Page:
Constructed of totara trees harvested from the land, the simple box-like house could be easily built by a single man with very little outlay other than labour and a heavy iron wedge. Demonstrating carpentry skills that may have been developed during the construction of the Black Bridge, Sayer took considerable trouble to chamfer each slab to ensure that each board would slide neatly in behind the other. Such refinement was unusual and is not normally associated with slab whare construction. The single roomed house had a steeply pitched roof, a single door and two simple, symmetrically arranged windows.

When he turned 20 in 1864 Sayer married Hester Blake and began to farm the surrounding land. Around this time Sayer covered the dirt floor with wooden boards. To create more living space he extended the whare by adding a lean-to. This was not an unusual form of housing at the time. In 1865 the New Zealand Advertiser disdainfully described Carterton as a settlement consisting of 'slab shanties and bark whares', illustrating the popularity of this form of housing construction in the area. Sayer, his wife, and their six children lived in the whare until the mid 1880s.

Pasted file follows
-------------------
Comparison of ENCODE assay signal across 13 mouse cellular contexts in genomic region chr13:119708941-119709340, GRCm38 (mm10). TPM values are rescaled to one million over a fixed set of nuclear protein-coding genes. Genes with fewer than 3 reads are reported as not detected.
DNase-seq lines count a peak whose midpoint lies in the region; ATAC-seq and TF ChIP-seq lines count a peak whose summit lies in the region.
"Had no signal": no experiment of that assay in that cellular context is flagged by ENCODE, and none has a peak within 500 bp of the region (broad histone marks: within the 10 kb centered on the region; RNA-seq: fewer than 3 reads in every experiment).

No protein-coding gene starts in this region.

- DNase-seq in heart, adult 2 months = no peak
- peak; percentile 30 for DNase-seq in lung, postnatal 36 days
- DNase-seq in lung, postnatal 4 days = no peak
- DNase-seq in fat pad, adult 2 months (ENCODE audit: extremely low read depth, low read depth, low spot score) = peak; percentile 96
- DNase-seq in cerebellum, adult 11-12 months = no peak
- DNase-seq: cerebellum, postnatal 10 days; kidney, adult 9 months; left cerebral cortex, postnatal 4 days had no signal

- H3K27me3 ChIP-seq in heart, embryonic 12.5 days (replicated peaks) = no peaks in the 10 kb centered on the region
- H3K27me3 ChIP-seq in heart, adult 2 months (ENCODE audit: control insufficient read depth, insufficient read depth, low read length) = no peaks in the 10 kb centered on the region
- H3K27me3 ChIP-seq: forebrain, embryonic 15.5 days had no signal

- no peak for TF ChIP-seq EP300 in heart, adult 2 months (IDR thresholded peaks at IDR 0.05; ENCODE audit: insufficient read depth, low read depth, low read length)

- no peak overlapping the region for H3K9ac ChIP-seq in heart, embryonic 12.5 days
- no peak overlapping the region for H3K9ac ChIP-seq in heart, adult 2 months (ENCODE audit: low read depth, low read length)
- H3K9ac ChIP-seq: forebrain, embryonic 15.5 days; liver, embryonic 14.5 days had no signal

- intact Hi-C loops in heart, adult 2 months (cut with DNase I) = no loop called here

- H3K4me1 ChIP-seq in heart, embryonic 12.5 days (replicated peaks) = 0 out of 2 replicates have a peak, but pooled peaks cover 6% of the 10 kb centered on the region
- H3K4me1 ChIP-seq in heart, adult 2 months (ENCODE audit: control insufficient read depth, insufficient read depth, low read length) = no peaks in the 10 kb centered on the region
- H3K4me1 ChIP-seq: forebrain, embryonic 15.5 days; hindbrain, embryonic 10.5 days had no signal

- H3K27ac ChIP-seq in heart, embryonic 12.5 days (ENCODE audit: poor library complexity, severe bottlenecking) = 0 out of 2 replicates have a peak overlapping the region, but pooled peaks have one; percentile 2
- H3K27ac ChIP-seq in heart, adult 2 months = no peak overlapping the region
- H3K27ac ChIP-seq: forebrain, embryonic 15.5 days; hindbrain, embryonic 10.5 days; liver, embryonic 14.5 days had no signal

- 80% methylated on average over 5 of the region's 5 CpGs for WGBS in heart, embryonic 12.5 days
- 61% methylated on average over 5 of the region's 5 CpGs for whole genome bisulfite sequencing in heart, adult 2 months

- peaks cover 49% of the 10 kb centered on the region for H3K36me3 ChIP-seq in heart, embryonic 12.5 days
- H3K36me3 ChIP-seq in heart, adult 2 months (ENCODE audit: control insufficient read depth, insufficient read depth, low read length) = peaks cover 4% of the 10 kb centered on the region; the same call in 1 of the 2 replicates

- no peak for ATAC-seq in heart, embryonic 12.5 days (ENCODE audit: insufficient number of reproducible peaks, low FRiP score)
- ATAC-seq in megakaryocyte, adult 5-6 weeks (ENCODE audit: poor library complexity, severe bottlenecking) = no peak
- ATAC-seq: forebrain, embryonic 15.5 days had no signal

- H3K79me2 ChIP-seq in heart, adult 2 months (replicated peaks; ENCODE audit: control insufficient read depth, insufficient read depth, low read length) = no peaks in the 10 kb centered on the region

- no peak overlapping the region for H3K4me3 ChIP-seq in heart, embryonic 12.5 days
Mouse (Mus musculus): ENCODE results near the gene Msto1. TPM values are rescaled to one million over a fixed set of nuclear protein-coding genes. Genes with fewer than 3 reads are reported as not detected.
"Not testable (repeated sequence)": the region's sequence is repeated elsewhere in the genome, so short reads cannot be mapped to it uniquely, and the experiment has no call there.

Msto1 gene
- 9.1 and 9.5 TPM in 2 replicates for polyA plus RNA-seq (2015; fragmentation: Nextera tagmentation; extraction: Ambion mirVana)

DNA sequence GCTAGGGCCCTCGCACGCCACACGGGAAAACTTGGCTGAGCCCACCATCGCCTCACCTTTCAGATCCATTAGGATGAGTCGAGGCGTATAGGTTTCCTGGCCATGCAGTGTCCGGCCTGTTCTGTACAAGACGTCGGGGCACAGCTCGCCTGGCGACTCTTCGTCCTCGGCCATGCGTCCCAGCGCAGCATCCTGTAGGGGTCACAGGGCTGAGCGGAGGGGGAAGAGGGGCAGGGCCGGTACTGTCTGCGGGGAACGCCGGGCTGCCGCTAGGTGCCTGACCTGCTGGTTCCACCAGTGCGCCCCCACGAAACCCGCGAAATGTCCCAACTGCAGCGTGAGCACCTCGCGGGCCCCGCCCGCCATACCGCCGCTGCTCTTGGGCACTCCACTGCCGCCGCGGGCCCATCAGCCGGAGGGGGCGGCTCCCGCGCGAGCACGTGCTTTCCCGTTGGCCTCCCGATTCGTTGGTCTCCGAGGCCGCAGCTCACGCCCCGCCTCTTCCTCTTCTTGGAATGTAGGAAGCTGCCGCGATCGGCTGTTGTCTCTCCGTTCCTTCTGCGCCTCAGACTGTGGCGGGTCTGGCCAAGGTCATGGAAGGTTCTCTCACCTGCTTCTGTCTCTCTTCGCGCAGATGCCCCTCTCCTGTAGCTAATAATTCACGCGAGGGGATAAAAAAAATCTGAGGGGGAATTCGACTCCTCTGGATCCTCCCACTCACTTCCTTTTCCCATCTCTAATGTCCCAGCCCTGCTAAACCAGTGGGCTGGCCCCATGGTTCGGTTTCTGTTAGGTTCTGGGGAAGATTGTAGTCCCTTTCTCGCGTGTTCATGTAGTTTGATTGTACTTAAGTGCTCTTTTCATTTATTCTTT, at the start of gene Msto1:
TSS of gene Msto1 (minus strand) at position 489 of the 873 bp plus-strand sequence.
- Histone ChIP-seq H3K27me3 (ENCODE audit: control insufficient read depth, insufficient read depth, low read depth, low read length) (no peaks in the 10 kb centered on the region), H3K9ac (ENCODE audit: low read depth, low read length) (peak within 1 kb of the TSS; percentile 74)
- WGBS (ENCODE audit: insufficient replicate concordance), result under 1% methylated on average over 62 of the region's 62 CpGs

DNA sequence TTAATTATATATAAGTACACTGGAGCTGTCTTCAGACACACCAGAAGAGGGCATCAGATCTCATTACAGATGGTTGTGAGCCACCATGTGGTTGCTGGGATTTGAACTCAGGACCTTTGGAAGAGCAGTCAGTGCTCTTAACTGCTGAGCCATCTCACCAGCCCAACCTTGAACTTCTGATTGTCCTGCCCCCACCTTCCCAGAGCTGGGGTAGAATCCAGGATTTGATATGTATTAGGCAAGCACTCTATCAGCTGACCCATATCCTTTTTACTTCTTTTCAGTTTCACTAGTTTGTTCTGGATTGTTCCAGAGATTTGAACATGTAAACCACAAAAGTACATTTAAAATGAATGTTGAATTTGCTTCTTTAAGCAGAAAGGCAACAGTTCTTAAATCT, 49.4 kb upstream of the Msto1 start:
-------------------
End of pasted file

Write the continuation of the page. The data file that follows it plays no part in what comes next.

As the settlement developed and saw-milled weatherboards became increasingly available, the slab whare was gradually replaced with the more elegant New Zealand villa. Many whare were converted into storage spaces or used to house animals. When Sayer moved into a new villa just metres away his son, Richard Burgess Sayer, moved into the whare. When Sayer died in 1902, gored to death by a bull reared on his farm, his son moved into the villa. The whare may have been unoccupied until 1930, when Sayer's grandson moved in after wiring the shelter for electricity. The whare remained in use until the Sayers' leased and later sold the property to its current owners in 1967. Efforts by the owners to transform the whare into a museum have not been realised and today this rare example of early settler housing is used as a woodshed.